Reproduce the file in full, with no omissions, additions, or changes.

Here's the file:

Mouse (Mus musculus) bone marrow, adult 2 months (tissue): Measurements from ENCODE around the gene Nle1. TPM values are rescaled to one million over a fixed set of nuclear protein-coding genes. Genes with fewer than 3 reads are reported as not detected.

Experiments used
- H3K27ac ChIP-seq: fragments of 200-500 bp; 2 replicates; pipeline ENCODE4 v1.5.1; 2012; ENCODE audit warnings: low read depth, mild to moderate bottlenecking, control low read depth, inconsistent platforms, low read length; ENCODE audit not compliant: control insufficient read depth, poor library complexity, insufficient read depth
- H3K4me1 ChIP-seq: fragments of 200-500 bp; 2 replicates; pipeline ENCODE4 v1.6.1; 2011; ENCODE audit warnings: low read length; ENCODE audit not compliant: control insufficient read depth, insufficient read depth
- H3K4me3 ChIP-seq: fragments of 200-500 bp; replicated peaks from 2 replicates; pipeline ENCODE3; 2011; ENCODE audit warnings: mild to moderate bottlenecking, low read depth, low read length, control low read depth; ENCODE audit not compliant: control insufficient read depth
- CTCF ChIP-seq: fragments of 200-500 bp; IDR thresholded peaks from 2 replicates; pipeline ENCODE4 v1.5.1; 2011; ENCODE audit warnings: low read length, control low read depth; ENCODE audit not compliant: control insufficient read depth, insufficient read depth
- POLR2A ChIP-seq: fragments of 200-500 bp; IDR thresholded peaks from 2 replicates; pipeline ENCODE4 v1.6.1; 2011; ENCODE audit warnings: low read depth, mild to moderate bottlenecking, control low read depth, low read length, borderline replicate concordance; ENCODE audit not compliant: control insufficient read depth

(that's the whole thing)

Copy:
Mouse (Mus musculus) bone marrow, adult 2 months (tissue): Measurements from ENCODE around the gene Nle1. TPM values are rescaled to one million over a fixed set of nuclear protein-coding genes. Genes with fewer than 3 reads are reported as not detected.

Experiments used
- H3K27ac ChIP-seq: fragments of 200-500 bp; 2 replicates; pipeline ENCODE4 v1.5.1; 2012; ENCODE audit warnings: low read depth, mild to moderate bottlenecking, control low read depth, inconsistent platforms, low read length; ENCODE audit not compliant: control insufficient read depth, poor library complexity, insufficient read depth
- H3K4me1 ChIP-seq: fragments of 200-500 bp; 2 replicates; pipeline ENCODE4 v1.6.1; 2011; ENCODE audit warnings: low read length; ENCODE audit not compliant: control insufficient read depth, insufficient read depth
- H3K4me3 ChIP-seq: fragments of 200-500 bp; replicated peaks from 2 replicates; pipeline ENCODE3; 2011; ENCODE audit warnings: mild to moderate bottlenecking, low read depth, low read length, control low read depth; ENCODE audit not compliant: control insufficient read depth
- CTCF ChIP-seq: fragments of 200-500 bp; IDR thresholded peaks from 2 replicates; pipeline ENCODE4 v1.5.1; 2011; ENCODE audit warnings: low read length, control low read depth; ENCODE audit not compliant: control insufficient read depth, insufficient read depth
- POLR2A ChIP-seq: fragments of 200-500 bp; IDR thresholded peaks from 2 replicates; pipeline ENCODE4 v1.6.1; 2011; ENCODE audit warnings: low read depth, mild to moderate bottlenecking, control low read depth, low read length, borderline replicate concordance; ENCODE audit not compliant: control insufficient read depth